“Be Our Guest” lacks some of the same magic without Jerry Orbach, whose French accent was absolutely more convincing than Ewan McGregor here. The same goes for Emma Thompson‘s voice, who is not as enrapturing as Angela Lansbury. Maybe they should talk with Dick Van Dyke, whose Cockney accent as Bert in Mary Poppins was met with criticism, but he remains fondly remembered for that role. Accents and vocal quality aside, the elaborate and excessive extravaganza is a feast for the eyes. As for the ears, it’s pretty strong throughout. All of the singers, which also include Ian McKellen and Gugu Mbatha-Raw as Cogsworth and Plumette, respectively, sound like they are trying their best. By all means this cannot compare to the original Beauty and the Beast, which was novel for its ability to harken back to movie musical moments from the 1940s, though it’s still loads of fun. B+
“Days in the Sun” serves as a replacement for “Human Again,” the song from the Broadway version later added to the IMAX release of the animated film in 2002. It centers on the enchanted objects longing for their good old days as people. I quite enjoy “Human Again,” but its omission here for “Days in the Sun” is reflective and romantic in such a lovely way. Who would have guessed that this rather needless song could be so compelling? Thanks to the combined musical talents of much of the principal cast, it’s startling. B+
“Something There” is sweet and kind, like the song suggests. Fill up your sap count for Watson, Dan Stevens, and company making sense of this unexpected romance. The orchestration almost outshines everything, but I was enchanted by Watson the more I listened to her. B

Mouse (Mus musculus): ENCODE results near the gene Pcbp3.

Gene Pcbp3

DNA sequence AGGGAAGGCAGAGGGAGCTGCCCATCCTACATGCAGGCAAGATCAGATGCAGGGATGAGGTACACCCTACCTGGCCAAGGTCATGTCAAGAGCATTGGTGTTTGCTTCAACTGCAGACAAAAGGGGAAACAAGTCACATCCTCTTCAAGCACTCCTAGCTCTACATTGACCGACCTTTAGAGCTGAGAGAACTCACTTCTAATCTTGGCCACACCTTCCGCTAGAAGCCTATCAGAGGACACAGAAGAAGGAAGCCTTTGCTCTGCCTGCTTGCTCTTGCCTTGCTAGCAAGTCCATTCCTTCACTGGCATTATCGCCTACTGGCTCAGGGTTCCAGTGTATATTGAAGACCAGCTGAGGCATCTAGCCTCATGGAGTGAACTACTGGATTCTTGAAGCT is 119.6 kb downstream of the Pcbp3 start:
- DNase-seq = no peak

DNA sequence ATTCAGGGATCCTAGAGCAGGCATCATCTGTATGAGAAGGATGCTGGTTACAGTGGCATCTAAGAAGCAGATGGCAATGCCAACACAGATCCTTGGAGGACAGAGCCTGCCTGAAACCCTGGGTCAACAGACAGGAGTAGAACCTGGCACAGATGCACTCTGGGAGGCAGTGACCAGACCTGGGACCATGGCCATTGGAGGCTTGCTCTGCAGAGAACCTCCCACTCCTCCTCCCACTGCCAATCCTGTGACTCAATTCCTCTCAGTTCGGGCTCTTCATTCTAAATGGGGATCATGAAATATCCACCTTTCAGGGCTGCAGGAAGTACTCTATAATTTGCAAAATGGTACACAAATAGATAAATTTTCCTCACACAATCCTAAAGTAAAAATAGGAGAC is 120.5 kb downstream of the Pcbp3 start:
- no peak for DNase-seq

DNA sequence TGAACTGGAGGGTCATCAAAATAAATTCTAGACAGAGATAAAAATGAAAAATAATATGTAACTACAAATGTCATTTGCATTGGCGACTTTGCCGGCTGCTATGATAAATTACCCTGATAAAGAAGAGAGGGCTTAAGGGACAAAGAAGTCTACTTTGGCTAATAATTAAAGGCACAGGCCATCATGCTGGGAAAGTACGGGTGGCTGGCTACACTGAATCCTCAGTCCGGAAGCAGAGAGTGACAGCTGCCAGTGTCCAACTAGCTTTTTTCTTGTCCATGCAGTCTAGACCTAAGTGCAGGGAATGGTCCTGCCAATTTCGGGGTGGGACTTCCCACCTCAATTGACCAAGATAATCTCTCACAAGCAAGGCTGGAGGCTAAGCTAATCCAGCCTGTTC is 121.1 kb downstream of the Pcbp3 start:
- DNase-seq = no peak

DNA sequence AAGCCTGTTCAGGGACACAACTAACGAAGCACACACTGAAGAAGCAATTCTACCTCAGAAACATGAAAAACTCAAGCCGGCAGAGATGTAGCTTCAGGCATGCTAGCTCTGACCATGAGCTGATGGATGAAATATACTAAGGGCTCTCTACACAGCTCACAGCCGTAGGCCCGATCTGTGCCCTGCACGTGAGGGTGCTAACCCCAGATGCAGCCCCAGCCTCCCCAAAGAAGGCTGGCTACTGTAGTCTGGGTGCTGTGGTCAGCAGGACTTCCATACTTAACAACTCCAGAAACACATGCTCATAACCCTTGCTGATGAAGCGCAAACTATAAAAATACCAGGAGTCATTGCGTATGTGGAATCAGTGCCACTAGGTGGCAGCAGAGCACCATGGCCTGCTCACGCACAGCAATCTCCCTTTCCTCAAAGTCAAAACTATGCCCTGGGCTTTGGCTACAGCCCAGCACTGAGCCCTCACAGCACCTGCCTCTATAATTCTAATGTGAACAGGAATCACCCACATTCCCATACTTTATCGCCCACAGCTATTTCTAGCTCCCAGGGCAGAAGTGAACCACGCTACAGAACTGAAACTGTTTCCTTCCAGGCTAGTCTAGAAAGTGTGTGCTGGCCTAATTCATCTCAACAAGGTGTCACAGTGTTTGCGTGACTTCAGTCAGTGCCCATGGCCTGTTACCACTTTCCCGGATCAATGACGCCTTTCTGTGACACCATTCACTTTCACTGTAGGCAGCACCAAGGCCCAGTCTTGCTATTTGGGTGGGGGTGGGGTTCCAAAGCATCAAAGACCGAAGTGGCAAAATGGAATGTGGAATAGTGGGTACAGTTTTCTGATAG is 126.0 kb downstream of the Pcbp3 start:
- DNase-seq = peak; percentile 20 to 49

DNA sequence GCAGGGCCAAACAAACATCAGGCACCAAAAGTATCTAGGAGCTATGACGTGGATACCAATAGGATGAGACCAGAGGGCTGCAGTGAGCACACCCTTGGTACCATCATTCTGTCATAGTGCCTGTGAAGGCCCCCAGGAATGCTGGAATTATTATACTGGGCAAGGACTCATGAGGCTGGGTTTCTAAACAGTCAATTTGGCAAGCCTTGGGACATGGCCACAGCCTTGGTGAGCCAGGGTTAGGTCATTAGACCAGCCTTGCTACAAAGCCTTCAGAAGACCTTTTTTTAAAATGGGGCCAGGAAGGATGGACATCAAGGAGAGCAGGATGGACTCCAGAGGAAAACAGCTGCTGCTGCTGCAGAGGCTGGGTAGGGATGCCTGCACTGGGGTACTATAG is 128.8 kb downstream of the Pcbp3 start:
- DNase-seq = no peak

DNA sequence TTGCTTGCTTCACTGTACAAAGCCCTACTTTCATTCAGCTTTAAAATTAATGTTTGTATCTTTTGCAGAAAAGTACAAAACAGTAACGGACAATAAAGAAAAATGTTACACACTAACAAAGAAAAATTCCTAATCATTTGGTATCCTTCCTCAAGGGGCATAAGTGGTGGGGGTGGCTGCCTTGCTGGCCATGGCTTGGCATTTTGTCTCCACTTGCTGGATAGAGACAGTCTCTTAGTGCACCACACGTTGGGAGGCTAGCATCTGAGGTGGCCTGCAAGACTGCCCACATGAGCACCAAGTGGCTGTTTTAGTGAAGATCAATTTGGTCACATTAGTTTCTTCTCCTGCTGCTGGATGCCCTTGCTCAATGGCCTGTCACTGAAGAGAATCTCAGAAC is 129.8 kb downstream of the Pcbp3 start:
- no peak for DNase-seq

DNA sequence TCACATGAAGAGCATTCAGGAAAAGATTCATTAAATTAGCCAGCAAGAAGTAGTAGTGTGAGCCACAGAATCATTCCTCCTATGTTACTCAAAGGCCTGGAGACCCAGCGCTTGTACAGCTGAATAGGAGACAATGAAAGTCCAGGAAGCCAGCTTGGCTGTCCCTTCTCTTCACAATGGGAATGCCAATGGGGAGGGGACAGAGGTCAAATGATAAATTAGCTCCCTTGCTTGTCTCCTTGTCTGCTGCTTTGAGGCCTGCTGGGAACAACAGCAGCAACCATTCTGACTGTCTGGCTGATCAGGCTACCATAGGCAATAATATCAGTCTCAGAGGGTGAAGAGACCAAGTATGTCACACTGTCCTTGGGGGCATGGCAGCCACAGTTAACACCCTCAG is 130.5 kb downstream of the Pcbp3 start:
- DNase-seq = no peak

“Beauty and the Beast,” the Oscar-winning tune, varies little from its classic treatment, save for some instrumental alterations. Thompson sadly cannot reach Lansbury’s heights, despite her best efforts, and this sacrifices the song to a degree. Not completely, but Lansbury is in a league of her own. I’m an Emma Thompson fan and think she was a solid choice for Mrs. Potts, but perhaps think someone else should have stepped in for this song. Do remember that many Disney singing voices are sung by different actors and actresses from the primary voices. That said, it’s rather beautifully done. I give this a B. The pop version by John Legend and Ariana Grande, on the other hand, got on my nerves a little. They are no Peabo Bryson and Celine Dion. Legend is pretty solid, though Grande always sounds like she is on autotune. I would stick with the original for this one. C+. Ultimately, the finale in the film, as led by McDonald and followed by Thompson, is the best take. With the full ensemble it closes the movie with unfiltered Disney magic. A-